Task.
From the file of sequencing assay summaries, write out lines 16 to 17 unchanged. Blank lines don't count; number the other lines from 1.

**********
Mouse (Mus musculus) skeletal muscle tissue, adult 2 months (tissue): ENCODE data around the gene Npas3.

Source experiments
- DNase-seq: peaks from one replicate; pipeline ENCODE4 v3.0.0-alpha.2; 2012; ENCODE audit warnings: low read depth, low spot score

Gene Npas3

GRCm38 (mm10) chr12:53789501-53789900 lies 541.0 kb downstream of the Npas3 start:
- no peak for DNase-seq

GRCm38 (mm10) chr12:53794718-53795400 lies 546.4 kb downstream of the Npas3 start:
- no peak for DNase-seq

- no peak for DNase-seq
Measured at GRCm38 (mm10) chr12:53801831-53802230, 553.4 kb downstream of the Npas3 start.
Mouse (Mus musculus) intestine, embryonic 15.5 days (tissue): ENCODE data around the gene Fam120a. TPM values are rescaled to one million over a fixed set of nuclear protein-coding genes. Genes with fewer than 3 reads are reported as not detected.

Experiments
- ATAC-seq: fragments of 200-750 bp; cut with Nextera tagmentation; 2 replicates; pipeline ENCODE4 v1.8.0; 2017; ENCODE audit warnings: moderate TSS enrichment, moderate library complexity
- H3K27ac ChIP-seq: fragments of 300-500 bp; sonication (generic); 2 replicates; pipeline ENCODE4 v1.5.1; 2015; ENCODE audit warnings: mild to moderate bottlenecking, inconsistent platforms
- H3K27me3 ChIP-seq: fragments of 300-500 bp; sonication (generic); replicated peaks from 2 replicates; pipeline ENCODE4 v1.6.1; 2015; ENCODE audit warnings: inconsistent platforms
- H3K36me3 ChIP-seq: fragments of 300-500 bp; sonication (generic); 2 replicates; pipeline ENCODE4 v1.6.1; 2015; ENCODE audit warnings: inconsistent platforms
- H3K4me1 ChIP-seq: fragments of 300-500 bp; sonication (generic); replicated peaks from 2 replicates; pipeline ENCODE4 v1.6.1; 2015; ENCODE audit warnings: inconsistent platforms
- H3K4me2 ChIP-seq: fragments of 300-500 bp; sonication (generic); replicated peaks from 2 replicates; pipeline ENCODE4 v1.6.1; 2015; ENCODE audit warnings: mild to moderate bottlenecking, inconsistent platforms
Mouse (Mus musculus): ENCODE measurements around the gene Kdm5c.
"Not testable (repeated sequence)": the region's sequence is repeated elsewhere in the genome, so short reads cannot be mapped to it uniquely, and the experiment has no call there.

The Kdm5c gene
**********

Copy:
- H3K36me3 ChIP-seq: fragments of 300-500 bp; sonication (generic); 2 replicates; pipeline ENCODE4 v1.6.1; 2015; ENCODE audit warnings: inconsistent platforms
- H3K4me1 ChIP-seq: fragments of 300-500 bp; sonication (generic); replicated peaks from 2 replicates; pipeline ENCODE4 v1.6.1; 2015; ENCODE audit warnings: inconsistent platforms